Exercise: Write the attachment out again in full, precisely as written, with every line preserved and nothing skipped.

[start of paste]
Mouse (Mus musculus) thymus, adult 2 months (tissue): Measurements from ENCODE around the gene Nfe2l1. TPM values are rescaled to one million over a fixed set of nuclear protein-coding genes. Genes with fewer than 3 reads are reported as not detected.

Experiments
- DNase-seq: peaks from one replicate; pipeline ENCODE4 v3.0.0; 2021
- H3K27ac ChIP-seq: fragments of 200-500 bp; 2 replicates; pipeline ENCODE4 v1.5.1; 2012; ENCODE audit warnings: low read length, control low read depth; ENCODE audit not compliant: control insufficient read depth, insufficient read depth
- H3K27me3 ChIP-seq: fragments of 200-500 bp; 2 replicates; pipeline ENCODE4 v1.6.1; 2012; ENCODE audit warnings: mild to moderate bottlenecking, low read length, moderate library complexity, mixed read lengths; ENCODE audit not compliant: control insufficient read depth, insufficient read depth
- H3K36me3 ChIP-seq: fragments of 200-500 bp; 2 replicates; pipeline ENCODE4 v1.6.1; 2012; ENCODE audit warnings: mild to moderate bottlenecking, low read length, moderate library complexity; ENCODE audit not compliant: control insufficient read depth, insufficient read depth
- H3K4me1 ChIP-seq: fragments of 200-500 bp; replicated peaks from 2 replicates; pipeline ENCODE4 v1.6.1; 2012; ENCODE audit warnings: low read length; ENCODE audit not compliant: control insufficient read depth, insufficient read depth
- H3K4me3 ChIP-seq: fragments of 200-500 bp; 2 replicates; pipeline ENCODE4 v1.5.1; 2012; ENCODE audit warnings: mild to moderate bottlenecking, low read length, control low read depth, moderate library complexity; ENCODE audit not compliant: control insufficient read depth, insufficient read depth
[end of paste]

Mouse (Mus musculus) thymus, adult 2 months (tissue): Measurements from ENCODE around the gene Nfe2l1. TPM values are rescaled to one million over a fixed set of nuclear protein-coding genes. Genes with fewer than 3 reads are reported as not detected.

Experiments
- DNase-seq: peaks from one replicate; pipeline ENCODE4 v3.0.0; 2021
- H3K27ac ChIP-seq: fragments of 200-500 bp; 2 replicates; pipeline ENCODE4 v1.5.1; 2012; ENCODE audit warnings: low read length, control low read depth; ENCODE audit not compliant: control insufficient read depth, insufficient read depth
- H3K27me3 ChIP-seq: fragments of 200-500 bp; 2 replicates; pipeline ENCODE4 v1.6.1; 2012; ENCODE audit warnings: mild to moderate bottlenecking, low read length, moderate library complexity, mixed read lengths; ENCODE audit not compliant: control insufficient read depth, insufficient read depth
- H3K36me3 ChIP-seq: fragments of 200-500 bp; 2 replicates; pipeline ENCODE4 v1.6.1; 2012; ENCODE audit warnings: mild to moderate bottlenecking, low read length, moderate library complexity; ENCODE audit not compliant: control insufficient read depth, insufficient read depth
- H3K4me1 ChIP-seq: fragments of 200-500 bp; replicated peaks from 2 replicates; pipeline ENCODE4 v1.6.1; 2012; ENCODE audit warnings: low read length; ENCODE audit not compliant: control insufficient read depth, insufficient read depth
- H3K4me3 ChIP-seq: fragments of 200-500 bp; 2 replicates; pipeline ENCODE4 v1.5.1; 2012; ENCODE audit warnings: mild to moderate bottlenecking, low read length, control low read depth, moderate library complexity; ENCODE audit not compliant: control insufficient read depth, insufficient read depth